Just like a car needs its fuel and humans need food for energy, the Ethereum (ETH) network needs gas to facilitate its transactions. Ethereum gas is an essential part of the network and most of the time, it can get expensive (to say the least).
What is Ethereum gas?
Ethereum gas is essentially the costs or fees for making transactions on the Ethereum blockchain. Gas is used by the Ethereum Virtual Machine (EVM) so that decentralized applications can run and self-execute smart contracts in a secure and decentralized fashion. They’re your way of compensating stakers who validate your transactions.
Each unit of gas has a price denoted in gigawei (gwei) or nanoeth. A gwei equals 1,000,000,000 wei, which is the smallest Ether unit base. To give you a better idea of the conversion to Ethereum, one wei is equal to 0.000000001 ETH.
Why are ETH gas fees so high?
One of the things that make ETH gas computation so tricky is that it’s never been a fixed price. The amount of gas you’ll need to pay will depend on how large or complex your transaction is. For example, a complicated transaction could easily set you back 1,000,000 gas while a simple transfer would cost only about 21,000.
Another thing that factors into high ETH gas fees is the time of day of the transaction. The more people transacting, the more congested the network becomes, resulting in higher gas fees.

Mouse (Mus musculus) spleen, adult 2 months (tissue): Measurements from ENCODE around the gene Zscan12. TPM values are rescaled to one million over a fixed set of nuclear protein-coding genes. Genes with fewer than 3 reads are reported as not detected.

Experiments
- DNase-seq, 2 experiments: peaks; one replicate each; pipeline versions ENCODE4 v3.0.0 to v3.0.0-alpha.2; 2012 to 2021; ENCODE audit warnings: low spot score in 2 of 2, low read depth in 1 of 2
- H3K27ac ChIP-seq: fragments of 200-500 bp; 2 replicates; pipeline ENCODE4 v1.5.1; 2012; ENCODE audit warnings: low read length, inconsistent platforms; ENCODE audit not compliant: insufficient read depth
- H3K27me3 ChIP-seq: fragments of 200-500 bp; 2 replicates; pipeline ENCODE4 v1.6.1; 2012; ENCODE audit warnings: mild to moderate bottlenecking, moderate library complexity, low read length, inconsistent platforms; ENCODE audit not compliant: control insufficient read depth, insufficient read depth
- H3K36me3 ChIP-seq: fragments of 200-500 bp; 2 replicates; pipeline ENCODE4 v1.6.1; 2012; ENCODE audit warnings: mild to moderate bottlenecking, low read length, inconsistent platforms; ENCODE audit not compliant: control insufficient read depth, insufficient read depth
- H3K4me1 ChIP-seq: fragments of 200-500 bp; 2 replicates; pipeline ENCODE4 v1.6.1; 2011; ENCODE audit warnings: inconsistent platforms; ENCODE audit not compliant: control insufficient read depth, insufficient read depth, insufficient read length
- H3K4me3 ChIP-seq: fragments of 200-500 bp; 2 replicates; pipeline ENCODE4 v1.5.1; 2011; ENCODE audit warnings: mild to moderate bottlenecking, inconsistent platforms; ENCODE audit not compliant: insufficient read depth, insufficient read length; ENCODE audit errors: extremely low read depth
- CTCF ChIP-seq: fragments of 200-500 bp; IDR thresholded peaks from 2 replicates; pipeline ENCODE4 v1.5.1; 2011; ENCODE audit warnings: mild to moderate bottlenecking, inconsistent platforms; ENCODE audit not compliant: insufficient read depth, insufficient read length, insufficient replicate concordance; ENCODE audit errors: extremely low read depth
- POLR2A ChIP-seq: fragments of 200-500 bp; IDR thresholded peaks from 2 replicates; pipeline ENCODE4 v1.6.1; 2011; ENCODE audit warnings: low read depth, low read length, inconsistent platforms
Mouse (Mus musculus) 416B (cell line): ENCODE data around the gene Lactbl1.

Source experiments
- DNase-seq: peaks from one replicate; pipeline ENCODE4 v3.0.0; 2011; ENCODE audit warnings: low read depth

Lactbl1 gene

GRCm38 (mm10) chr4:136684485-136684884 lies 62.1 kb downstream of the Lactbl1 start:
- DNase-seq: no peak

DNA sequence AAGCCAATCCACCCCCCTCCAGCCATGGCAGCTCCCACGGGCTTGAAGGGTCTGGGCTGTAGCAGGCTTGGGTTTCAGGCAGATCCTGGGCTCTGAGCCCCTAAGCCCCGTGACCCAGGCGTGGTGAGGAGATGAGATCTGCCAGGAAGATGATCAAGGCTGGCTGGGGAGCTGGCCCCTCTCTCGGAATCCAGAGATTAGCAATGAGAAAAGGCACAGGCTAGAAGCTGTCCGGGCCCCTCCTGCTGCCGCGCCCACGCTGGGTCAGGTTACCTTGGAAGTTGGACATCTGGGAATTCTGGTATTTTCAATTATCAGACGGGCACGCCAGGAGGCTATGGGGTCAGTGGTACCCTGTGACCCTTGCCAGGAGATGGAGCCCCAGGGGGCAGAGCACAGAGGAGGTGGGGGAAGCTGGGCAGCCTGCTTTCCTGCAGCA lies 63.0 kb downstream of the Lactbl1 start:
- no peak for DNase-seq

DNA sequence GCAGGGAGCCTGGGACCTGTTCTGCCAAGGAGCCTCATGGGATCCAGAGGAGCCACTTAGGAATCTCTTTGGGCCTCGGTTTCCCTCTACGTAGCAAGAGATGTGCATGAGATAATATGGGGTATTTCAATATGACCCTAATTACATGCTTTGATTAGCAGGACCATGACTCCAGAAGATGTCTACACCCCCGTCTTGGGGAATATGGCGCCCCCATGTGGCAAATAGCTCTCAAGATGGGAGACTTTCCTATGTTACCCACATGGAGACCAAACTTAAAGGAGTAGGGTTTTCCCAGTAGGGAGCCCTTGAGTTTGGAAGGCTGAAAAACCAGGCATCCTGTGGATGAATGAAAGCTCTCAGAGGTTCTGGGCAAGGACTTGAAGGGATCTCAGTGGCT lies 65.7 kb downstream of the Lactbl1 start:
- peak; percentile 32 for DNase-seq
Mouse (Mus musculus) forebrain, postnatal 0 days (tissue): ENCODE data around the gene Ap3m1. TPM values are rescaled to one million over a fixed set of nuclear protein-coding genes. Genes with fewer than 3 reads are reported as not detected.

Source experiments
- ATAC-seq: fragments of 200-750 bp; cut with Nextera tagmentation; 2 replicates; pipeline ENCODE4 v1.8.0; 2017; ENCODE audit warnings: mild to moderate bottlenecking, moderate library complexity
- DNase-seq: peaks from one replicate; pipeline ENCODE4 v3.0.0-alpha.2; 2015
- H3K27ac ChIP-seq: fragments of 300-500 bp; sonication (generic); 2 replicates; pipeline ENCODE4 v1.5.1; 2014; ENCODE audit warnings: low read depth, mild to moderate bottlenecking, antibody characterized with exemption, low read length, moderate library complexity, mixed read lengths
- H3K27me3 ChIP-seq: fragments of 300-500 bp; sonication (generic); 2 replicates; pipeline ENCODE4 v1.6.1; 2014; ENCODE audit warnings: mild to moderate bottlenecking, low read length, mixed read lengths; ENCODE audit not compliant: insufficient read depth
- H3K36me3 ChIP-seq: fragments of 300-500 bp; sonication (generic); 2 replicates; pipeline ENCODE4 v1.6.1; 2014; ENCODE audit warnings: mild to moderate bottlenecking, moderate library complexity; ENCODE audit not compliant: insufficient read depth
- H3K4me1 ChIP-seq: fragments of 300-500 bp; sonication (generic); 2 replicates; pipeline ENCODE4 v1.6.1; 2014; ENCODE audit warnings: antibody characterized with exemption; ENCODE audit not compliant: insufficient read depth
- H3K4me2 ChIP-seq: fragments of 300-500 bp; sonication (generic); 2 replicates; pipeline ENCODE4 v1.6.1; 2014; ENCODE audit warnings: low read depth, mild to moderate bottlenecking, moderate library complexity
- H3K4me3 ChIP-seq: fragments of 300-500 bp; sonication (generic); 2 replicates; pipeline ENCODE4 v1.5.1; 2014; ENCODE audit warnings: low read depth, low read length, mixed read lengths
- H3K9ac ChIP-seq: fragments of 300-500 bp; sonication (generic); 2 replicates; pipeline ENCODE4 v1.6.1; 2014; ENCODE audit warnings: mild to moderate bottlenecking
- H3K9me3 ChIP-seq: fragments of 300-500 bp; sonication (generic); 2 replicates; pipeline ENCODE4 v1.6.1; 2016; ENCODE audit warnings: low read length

Why ETH gas fees fluctuate
In most cases, Ethereum gas and fees are mainly determined by the supply and demand between the network’s validators. This means that they can decline a transaction if the gas price doesn’t meet their standards. It also means that the cost of gas fluctuates with the supply and demand for processing power.
This is where the “Ethereum gas limit” comes in. “Gas limit” refers to how much you’re willing to spend on a transaction. Setting a higher gas limit lets you tell the Ethereum validators that there’s more work to do for a transaction. At the same time, validators can ignore your transaction if you set the gas limit too low. This is why are gas fees so high on a particular day and time.
Another possible reason ETH gas prices fluctuate is because of whales—wallets that hold over 20 ETH (around 65,000 USD at the time of writing).
By looking at charts at the points when both spikes coincide, it can be correlated that the fees increase when these whales make transactions. The time when the network is least busy is the time when Ethereum gas fees are lowest. Although we can’t be certain that they’re the main reason why prices surge, it can be deduced that they play a significant role.
When are ETH gas fees lowest?
Looking to save money on your Ethereum transactions? Well, you’re in luck. We studied Ethereum gas charts and found the best times to transact.
The busiest times and the most expensive times are on weekdays from 8 AM to 1 PM (EST). This comes as no surprise because Europe and the US are all fully awake and at work during that period. On weekdays, ETH gas price is lowest from midnight to 4 AM (EST)—when most of America is asleep, Europe is just about to start their day, and Asia is finishing up their workday.
The best time to make an ETH transaction is on a Saturday or Sunday from 2AM to 3AM (EST)—that’s when ETH gas prices are at their lowest. On the other hand, the worst times are on Tuesdays and Thursdays, when the network is at its busiest and gas prices are at their highest.
|Day||The time when ETH Gas is lowest (EDT/EST)|
|Sunday||2 AM to 3 AM|
|Monday||1 AM to 2 AM|
|Tuesday||6 AM to 8 AM|
|Wednesday||11 PM to 7 AM|